When on Tuesday the London County Council resumed its sittings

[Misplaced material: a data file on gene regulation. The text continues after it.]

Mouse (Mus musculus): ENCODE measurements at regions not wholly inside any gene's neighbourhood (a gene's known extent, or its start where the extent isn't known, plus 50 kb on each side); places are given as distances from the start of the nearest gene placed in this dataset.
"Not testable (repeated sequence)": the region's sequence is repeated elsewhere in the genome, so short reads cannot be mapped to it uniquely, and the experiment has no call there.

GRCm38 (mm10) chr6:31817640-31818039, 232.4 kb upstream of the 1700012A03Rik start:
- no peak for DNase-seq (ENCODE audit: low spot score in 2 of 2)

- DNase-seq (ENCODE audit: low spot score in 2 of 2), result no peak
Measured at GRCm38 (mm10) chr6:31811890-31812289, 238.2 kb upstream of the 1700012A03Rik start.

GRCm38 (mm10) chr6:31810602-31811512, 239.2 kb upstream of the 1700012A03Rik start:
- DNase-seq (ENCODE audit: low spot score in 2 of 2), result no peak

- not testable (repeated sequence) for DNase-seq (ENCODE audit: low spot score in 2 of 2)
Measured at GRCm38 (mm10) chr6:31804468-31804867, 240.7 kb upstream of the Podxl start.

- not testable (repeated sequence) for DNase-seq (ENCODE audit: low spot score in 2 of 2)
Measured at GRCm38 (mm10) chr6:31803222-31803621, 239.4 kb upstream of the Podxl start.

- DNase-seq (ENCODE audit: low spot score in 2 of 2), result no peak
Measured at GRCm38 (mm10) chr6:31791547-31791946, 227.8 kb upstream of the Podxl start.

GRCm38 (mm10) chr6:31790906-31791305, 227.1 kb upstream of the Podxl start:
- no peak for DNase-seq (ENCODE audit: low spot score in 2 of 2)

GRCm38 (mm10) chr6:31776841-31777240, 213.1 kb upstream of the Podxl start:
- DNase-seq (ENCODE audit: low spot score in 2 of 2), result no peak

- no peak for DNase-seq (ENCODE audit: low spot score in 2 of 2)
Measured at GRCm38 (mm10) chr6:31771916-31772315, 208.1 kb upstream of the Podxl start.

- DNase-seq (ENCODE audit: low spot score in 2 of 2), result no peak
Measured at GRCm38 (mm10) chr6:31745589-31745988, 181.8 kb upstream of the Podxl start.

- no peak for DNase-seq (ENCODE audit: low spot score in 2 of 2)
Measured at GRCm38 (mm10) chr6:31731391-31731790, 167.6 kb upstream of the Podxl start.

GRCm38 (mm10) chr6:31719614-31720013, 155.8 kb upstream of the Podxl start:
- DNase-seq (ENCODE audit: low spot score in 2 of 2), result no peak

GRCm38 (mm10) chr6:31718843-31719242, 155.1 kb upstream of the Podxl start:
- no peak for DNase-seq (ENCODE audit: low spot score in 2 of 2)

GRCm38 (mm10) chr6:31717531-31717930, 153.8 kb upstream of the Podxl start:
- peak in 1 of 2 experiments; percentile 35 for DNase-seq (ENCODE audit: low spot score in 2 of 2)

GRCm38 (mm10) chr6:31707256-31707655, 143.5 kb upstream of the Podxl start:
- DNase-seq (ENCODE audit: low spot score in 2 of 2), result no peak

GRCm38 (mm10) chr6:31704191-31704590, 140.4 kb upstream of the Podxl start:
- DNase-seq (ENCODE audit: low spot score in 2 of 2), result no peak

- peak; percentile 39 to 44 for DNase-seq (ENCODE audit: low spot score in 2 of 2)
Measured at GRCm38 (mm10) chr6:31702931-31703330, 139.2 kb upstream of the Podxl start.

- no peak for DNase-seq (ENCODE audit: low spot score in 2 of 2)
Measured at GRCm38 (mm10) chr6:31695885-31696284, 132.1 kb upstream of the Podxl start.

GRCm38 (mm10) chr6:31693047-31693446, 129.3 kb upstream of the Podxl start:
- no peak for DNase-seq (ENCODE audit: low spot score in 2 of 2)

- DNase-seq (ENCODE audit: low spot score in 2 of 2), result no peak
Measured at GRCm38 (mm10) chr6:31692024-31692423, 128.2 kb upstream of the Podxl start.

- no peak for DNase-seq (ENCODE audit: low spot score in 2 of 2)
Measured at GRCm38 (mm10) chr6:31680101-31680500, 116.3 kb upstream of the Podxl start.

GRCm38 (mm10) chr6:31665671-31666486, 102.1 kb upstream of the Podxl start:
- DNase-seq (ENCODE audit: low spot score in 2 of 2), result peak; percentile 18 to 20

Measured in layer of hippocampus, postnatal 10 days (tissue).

after the Easter recess, the Chairman took the oppor- tunity to review the work of the past year. Dealing with the doings of the Committees, he remarked incidentally that the Chairmen, except in the case of "the Finance and any. other important Committee," ought to be changed each year, —a declaration which, if carried out, would in our opinion be fatal to anything like sound administration. The Working Classes Committee, which was congratulated upon having taken time for due consideration, has, it appears, decided to imitate the system of common lodging-houses adopted in Glasgow. The most visible work accomplished was that of the Parks Committee, which has begun to experience the benefits derived from the unity of London. The millionaires would not give to Highgate or Clapham, but are apparently going to prove as liberal to the Metropolis as a whole as they are to the great provincial towns. Last year the Council received as gifts, Myatt's Fields (containing fourteen and a half acres) and £10,000 for laying them out, and Waterlow Park (thirty acres), with 26,000 for maintenance,—open spaces forming no mean addition to the permanent lungs of London. The Asylums Committee has had to grapple with the neces- sity for a terrific outlay,—half-a-million is now being spent on the Clubury building, and yet the Committee is about to ask for another Asylum. The sewage question remains as per- plexing as ever, and was described as "probably the greatest problem" with which the Council has to deal. Apologising for his review of the year's work, Lord Rosebery used a remarkably felicitous illustration.. "The members," he said, "were like miners working in different galleries of a mine. They all met in the open air at fixed intervals, but of each other's daily work they were, many of them, more or less ignorant."